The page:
After the workshop, gardeners young and old will be treated to a tour of the train station gardens, meeting live costumed characters giving voices to their places in the garden. We will end the tour with a 'Garden Boogie' led by 'Kindersinger', Pam Minor. Please join us young and old for a great time!!
 Gunpowder Garden Club is a member of the Federated Garden Clubs of Maryland, District III and a member of the National Garden Clubs, Inc., Central Region, which provides education, resources, and national networking opportunities for its members as well as promoting the love of gardening and floral design.

 For more information, contact
> Elyssa Baxter,

Tuesday, May 28, 2013

Grass Clippings: A Free Mulch

Grass clippings around tomatoes and peppers
The suburbs, green as they are, produce a huge amount of plant waste in the form of tree trimmings, uprooted shrubs, autumn leaves, and so on. But the most plentiful and sometimes problematic green waste -- grass clippings -- can actually be put to use in the garden as a weed-suppressing, moisture-retaining mulch.

It's simple. If you mow the lawn and gather the clippings in the bag, just spread those clippings in a two-inch layer around established plants like tomatoes, onions, peppers, and so on. The clippings will eventually dry out to a straw color with a crusty surface. This will provide two advantages: First, the crusty top will keep weeds down; those that are able to poke through will be an easy-to-see green against the yellow grass, and they will be shallow-rooted and easy to pull. Second, in the height of summer, when the sun is really beating down, the yellow grass will shade the dirt and help retain moisture. Eventually, the grass clippings will rot down into the soil, providing valuable organic material to the dirt.
Grass clippings around onion plants.

Now before you start spreading clippings on your garden, there are some potential problems to consider:
  • If you douse your grass with lawn fertilizers, you might not want to put the clippings on your garden. Many fertilizers contain herbicides and chemicals like 2,4-D, which could not only harm your veggies but also harm you. 
  • If you have a dog that poops in the grass, it might not be a good idea to spread this on plants you're going to eat. Same goes for grass that might have lead-paint flecks in it.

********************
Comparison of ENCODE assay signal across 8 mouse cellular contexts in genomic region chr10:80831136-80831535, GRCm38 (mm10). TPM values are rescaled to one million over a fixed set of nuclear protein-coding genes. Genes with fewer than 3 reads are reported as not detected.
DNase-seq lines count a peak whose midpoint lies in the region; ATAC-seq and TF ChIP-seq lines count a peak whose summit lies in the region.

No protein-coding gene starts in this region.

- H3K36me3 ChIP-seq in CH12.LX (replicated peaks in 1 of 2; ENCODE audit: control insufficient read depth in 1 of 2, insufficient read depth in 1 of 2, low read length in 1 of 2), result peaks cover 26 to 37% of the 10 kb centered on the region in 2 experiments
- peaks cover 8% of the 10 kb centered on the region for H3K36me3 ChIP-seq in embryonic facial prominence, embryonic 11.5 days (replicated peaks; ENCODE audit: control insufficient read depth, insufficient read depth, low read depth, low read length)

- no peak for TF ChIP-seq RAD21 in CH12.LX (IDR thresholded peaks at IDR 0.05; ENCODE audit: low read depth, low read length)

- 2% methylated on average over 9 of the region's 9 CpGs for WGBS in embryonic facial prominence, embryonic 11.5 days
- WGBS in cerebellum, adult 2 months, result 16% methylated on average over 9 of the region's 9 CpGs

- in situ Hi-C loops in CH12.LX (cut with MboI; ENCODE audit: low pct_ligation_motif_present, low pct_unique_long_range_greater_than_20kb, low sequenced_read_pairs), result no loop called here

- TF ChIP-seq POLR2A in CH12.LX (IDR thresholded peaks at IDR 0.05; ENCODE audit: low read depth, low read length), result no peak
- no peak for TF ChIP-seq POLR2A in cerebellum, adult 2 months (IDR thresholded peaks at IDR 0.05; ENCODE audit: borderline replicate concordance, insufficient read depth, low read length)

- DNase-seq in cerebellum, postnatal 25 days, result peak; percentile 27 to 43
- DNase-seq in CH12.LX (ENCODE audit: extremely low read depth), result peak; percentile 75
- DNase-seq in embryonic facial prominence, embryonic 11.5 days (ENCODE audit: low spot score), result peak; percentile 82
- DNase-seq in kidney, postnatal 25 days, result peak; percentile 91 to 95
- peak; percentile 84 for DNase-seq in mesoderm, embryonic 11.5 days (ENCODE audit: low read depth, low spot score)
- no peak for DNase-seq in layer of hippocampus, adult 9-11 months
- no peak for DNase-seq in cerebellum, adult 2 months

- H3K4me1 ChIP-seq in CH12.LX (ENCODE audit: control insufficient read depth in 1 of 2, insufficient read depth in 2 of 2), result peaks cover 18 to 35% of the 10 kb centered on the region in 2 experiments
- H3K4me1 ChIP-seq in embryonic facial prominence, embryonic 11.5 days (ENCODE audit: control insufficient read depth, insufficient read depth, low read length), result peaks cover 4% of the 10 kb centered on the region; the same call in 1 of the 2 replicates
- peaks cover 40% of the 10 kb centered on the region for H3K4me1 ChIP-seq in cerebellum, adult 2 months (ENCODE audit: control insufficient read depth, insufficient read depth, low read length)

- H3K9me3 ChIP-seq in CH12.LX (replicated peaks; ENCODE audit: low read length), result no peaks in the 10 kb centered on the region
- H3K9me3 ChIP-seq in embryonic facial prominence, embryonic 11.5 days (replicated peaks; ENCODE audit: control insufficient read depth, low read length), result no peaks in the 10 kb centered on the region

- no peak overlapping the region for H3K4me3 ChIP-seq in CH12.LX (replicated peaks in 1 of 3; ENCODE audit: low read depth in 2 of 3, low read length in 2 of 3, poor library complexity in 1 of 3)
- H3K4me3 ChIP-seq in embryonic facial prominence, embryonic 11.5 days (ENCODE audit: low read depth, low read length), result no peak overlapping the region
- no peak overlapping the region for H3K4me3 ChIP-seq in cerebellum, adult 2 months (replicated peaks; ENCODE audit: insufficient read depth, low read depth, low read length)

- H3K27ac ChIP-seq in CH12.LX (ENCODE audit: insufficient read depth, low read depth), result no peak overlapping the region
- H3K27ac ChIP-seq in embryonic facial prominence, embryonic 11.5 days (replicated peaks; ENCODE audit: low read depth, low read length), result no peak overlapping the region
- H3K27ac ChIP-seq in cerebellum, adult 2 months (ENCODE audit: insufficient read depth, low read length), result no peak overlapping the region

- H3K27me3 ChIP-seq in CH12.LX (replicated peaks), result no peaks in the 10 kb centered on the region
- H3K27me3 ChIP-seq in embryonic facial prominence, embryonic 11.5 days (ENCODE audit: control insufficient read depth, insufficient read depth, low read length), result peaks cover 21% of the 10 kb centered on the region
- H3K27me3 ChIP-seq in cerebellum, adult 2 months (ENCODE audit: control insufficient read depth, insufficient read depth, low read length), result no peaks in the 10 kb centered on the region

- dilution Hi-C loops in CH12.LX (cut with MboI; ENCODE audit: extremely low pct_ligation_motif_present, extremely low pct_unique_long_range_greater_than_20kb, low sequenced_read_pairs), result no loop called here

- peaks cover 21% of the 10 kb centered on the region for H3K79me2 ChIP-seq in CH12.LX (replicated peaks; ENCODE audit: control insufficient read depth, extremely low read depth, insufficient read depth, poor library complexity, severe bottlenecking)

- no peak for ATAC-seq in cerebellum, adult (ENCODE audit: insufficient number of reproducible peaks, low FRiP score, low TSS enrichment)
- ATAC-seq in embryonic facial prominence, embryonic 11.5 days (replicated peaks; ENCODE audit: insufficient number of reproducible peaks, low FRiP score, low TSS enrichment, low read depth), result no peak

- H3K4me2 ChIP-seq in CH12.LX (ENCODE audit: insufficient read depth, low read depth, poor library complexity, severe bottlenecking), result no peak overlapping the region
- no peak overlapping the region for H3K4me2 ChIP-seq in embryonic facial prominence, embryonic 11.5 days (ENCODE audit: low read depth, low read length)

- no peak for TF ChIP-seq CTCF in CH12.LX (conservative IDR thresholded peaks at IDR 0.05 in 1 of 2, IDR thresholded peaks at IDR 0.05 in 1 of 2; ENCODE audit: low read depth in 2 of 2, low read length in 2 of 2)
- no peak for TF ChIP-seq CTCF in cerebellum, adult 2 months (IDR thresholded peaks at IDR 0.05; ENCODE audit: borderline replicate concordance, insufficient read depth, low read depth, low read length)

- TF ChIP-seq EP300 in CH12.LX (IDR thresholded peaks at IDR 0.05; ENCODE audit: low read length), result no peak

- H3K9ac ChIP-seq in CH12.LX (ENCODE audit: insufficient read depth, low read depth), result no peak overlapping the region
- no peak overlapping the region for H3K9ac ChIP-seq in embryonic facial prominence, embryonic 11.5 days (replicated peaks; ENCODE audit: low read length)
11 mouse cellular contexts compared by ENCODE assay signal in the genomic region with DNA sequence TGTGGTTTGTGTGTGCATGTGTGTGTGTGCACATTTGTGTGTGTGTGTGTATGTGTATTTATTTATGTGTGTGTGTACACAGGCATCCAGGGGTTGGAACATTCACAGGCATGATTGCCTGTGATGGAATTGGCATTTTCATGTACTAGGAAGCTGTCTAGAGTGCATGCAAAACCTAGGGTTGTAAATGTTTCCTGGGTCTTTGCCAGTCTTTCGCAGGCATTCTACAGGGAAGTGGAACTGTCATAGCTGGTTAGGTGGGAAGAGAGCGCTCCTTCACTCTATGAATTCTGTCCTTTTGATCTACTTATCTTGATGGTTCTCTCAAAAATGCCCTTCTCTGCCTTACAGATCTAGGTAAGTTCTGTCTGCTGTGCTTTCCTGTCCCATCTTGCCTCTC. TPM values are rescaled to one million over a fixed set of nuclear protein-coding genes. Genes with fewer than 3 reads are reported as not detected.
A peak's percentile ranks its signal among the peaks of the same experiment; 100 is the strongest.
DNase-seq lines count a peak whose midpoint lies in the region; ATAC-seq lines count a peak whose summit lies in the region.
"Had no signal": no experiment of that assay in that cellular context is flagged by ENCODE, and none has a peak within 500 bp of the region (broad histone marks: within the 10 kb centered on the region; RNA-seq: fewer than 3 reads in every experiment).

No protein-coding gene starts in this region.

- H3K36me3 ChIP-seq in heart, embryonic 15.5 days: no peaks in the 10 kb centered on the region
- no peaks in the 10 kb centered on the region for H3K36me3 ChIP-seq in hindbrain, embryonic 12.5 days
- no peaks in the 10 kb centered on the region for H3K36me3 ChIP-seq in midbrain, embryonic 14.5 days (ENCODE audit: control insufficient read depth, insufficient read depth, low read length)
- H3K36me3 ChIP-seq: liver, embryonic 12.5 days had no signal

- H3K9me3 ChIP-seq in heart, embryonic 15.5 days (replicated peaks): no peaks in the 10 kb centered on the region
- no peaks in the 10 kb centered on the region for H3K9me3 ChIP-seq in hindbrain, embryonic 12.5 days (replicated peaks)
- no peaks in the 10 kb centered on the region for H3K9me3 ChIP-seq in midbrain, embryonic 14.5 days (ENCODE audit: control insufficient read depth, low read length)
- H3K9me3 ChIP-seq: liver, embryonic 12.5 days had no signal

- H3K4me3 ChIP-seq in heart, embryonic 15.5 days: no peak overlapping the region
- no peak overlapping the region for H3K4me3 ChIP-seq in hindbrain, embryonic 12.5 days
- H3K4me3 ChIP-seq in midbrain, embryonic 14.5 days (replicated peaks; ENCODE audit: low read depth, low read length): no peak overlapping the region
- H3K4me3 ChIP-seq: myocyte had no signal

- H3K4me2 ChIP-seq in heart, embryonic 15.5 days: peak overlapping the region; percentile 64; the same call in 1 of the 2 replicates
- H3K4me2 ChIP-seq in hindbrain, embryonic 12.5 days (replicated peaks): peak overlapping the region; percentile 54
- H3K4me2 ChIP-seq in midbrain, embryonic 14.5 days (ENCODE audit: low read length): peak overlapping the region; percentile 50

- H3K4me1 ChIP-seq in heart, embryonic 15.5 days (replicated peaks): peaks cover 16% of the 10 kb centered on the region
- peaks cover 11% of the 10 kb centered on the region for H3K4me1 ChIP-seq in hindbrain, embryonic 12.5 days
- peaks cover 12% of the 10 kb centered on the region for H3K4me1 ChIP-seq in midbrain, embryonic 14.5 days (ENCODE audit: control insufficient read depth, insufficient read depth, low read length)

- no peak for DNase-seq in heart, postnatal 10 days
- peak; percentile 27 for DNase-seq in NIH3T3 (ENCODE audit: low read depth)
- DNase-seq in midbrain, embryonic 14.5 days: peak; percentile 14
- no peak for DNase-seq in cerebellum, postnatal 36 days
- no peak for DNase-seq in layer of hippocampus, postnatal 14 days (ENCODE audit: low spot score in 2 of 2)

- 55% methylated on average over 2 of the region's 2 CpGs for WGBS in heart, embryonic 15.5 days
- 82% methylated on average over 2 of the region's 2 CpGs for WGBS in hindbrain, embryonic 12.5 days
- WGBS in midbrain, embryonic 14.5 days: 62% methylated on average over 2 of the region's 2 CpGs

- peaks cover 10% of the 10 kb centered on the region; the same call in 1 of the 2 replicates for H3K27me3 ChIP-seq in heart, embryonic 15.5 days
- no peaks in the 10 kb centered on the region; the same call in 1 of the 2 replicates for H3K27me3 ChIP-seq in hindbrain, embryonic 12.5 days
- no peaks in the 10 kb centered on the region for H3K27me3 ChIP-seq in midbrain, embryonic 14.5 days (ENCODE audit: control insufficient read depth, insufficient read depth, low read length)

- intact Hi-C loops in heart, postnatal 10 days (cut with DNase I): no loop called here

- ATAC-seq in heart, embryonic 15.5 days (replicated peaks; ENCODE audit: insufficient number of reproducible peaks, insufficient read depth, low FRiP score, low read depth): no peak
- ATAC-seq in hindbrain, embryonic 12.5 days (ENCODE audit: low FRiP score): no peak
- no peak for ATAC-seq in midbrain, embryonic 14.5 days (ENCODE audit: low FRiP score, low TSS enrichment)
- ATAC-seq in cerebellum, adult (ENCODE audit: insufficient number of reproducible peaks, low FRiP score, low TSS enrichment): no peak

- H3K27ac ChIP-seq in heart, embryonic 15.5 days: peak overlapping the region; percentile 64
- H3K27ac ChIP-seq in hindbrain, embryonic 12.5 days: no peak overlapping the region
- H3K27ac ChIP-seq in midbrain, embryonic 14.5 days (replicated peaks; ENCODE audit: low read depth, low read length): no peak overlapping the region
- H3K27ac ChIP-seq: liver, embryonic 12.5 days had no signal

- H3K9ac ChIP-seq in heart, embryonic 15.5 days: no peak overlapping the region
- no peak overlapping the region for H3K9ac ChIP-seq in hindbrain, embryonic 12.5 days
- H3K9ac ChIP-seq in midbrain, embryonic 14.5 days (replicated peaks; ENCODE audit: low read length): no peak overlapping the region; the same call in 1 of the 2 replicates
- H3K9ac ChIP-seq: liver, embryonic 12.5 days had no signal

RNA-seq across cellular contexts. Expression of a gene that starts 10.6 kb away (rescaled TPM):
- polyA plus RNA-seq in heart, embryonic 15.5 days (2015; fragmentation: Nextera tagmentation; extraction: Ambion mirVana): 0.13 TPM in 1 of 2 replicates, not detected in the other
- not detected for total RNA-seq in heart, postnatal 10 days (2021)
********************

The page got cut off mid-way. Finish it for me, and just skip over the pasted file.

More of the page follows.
• If dandelions and other weedy plants are producing seeds in your grass, you might not want to spread that on your garden. You might be making weeding work for yourself in the future. 
I often "steal" my neighbors' bagged grass, but the concerns above still apply -- I don't use it if I think that it might be contaminated in any way. However, with bagged grass, you should be aware of another concern: Bagged grass sometimes starts to ferment in the bag -- it gets hot and smells like vinegar. That's good in the sense that weed seeds are often killed under those conditions; but you should try to air out and/or rinse the clippings before applying them to your garden. Veggies tend not to like vinegar on their roots.

Otherwise, I've found this to be a great way to cut down on weeding and to provide a more pleasant look to my garden. For more information, consult some of the sources linked here.

Tuesday, May 21, 2013


This ain't your momma's farmers market! Starting friday nights in June and running through the summer, Woodberry Kitchen & Five Seeds Farm bring you UnionGraze. Local purveyors, local beer from UCB & live music, all at Union Mill, behind Artifact Coffee (not at the brewery.) We are excited to be a part of this. SUPPORT LOCAL!

Monday, May 20, 2013

Marigolds, Why are you Tomatoes best friend?

As I was planting my tomatoes last week I went through the motions as usual to plant a marigold close by to "help" the tomatoes grow better when it occurred to me....."I really have no idea why marigolds are good for tomatoes".  After some long hard research (I googled it) I found some conflicting data but came up with basically this.

  Marigolds are plant allies that you can pair with eggplants, potatoes, pumpkins, tomatoes and squash plants to provide the benefits of protection or improved growth. Marigolds deter Mexican bean beetles from damaging beans, discourage Japanese beetles from harming corn and deter beetles from causing harm to cucumbers, melons, pumpkins, squashes and potatoes. Marigolds help prevent nematodes from affecting eggplants and tomatoes. Pot marigolds deter beetles from visiting asparagus plants and tomato worms and general pests from bothering tomatoes.